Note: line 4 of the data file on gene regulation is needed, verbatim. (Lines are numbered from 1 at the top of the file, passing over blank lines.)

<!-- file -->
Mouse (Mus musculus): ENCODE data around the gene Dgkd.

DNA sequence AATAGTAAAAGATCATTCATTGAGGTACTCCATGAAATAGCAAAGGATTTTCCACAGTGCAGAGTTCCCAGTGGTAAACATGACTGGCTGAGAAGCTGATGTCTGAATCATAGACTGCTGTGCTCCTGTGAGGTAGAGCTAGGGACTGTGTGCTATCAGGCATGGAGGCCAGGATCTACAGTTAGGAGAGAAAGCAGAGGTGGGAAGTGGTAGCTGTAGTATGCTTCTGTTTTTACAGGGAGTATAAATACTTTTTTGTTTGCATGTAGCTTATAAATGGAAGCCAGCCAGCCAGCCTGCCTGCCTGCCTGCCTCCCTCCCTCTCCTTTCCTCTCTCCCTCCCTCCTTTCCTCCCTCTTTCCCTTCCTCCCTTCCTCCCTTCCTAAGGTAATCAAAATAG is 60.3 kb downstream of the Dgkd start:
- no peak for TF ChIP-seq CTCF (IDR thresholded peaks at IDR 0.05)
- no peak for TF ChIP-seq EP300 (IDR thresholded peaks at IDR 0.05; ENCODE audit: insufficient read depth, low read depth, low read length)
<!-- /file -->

- no peak for TF ChIP-seq EP300 (IDR thresholded peaks at IDR 0.05; ENCODE audit: insufficient read depth, low read depth, low read length)